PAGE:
I sold my entire long position of Micron (NASDAQ:MU) in the fall of 2014 at over $30 per share and I have not owned shares since. I came very close to taking a long position in October 2015 ahead of earnings, but decided to wait. Micron reports earnings after the closing bell tomorrow and I will be sitting this one out as well.
The issue I have with Micron and the company's position in the marketplace is an industry wide issue versus a company specific issue. The memory industry faces significant headwinds with PC's entering the Dark Age and smartphones reaching the point of saturation globally outside of specific under penetrated markets. Unfortunately for Micron and the memory industry there is not a positive catalyst that can improve demand and drive up prices fast enough.
I have been following Micron and the memory industry for nearly a decade now. I went into Micron shares with both feet after the company announced plans to acquire Elpida in 2012. The Elpida acquisition opened up a tremendously profitable mobile footprint for Micron. However, as we fast-forward to the present Micron has fully integrated Elpida's operations, but the profits have vanished.
The memory industry continues to be dominated by the same manufacturers that dominated the industry in 2012, which include Samsung, Hynix and Micron. So why is 2016 a difficult year for Micron and the memory industry? The answer really comes down to product maturity cycles. In 2012 the PC market declined slightly, but market researchers expected growth to resume through 2017 with 382 million units shipping in 2017.
2012 PC Unit Forecast Image Source
The latest forecast from Gartner published in January 2016 calls for 299 million PC units shipped in 2017, the 2012 estimate was off by 83 million units or nearly 22%. For what it's worth Gartner expects the PC market to return to positive growth in 2017 and 2018. History will repeat itself and the PC market will be lucky to print a growth rate above 0% for the foreseeable future.
January 2016 Gartner PC & Computing Device Shipment Forecast Image Source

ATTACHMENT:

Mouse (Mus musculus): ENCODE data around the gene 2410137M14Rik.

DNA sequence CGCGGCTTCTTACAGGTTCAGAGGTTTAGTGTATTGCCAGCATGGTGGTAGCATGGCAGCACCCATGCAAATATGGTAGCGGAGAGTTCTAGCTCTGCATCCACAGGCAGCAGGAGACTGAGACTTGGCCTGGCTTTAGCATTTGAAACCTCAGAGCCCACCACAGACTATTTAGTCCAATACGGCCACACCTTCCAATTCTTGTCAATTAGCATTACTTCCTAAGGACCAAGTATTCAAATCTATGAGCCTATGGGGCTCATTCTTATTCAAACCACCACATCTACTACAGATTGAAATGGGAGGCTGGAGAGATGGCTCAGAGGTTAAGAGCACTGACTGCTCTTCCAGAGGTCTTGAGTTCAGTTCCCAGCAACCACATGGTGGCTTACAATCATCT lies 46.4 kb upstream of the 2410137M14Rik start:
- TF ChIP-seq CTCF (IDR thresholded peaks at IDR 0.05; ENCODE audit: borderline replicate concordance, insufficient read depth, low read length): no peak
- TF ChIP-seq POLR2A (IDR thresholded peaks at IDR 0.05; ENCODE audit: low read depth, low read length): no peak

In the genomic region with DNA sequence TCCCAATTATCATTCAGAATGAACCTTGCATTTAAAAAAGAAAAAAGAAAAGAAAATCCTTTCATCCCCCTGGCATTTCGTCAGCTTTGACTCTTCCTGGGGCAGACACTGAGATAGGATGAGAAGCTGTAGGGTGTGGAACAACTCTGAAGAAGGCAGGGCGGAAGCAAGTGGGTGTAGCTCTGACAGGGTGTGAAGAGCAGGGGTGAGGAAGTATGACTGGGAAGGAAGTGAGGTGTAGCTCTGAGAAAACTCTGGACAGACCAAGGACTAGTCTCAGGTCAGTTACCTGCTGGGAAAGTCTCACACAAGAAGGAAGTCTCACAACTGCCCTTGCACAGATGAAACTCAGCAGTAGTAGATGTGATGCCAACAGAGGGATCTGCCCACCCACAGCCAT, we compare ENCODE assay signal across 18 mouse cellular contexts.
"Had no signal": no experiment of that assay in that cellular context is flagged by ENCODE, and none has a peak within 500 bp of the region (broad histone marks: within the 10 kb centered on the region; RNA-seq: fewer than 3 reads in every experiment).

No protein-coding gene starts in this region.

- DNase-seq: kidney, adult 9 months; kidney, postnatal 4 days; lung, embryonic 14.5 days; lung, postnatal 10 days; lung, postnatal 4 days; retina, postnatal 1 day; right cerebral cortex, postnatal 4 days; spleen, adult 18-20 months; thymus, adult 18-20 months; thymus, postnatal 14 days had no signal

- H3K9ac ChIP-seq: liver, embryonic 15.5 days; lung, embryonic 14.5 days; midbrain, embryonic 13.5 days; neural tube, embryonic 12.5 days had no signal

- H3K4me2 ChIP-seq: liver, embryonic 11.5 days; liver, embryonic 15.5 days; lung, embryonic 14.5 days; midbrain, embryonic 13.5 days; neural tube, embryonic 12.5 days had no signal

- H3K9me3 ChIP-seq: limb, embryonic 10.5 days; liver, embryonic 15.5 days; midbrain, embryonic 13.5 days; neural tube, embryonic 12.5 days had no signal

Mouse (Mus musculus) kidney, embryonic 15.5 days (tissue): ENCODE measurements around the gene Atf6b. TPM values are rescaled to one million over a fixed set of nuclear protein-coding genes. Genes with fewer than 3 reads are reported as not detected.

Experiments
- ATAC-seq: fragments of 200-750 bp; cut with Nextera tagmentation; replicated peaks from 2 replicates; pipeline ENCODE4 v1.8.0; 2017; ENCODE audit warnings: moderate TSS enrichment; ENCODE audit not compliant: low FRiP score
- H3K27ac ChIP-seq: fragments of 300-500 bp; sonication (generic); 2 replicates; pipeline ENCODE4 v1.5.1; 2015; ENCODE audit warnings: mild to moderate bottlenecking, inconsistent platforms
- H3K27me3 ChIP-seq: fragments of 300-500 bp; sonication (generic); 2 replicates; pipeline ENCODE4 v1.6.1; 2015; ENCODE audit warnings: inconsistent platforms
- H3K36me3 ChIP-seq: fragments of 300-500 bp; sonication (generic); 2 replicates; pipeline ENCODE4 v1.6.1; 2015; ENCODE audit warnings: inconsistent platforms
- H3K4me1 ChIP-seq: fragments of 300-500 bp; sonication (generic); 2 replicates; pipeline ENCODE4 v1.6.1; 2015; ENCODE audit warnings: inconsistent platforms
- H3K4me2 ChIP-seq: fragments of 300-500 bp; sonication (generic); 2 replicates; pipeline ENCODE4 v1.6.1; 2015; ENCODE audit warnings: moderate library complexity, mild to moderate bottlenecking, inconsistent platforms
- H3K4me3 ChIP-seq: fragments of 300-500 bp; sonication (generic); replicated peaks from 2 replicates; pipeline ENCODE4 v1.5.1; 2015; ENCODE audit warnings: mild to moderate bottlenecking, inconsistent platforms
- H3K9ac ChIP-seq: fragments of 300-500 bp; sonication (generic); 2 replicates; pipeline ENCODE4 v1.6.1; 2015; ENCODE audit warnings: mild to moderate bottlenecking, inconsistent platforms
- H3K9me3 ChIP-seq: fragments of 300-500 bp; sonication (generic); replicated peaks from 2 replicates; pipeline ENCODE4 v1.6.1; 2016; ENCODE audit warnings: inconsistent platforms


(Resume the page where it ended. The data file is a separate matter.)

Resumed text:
Windows (NASDAQ:MSFT) operating system upgrades have failed to spur PC market growth and there is no reason for this trend not to continue. Non-business PC users continue to leverage other technology and there is diminishing need for PC purchases by consumers. Businesses will continue to push the envelop and extend planned refreshes to squeeze out cost savings and reduce capital expenditures as company's continue to perform financial engineering to beat earnings estimates absent of revenue growth.
In 2011 IDC estimated that 1.16 billion smartphones to ship annually by 2016. The latest forecast from Gartner predicts 1.959 billion mobile phones will ship in 2016 with more than 82% (1.6 billion) handsets falling under the smartphone category. The actual smartphone growth rate from 2011 to 2016 blew past expectations, but looking ahead a 0% smartphone growth environment is just around the corner, which will be problematic and potentially catastrophic for Micron and the memory industry.
The next wave of consumer electronic devices that are expected to drive unit growth are wearables including smart glasses. However, the demand for wearable devices will not impact have a material impact on memory demand or prices for several years.
Micron reports Q2 results after the bell tomorrow and analysts are expecting a moderate loss per share of 8 cents per share. Analysts expect Micron to flip back to positive earnings over the remainder of FY16 with an average estimate of $0.35 for the full year.
My expectation is that economics will continue to rule the roost and derail Micron's turnaround back to profitability in 2016. Absent of demand catalysts that can offset continued PC weakness and smartphone saturation shares of Micron remain a sell and I don't expect the company to regain profitability until 2017 at the earliest.
Disclosure: I/we have no positions in any stocks mentioned, and no plans to initiate any positions within the next 72 hours.
I wrote this article myself, and it expresses my own opinions. I am not receiving compensation for it (other than from Seeking Alpha). I have no business relationship with any company whose stock is mentioned in this article.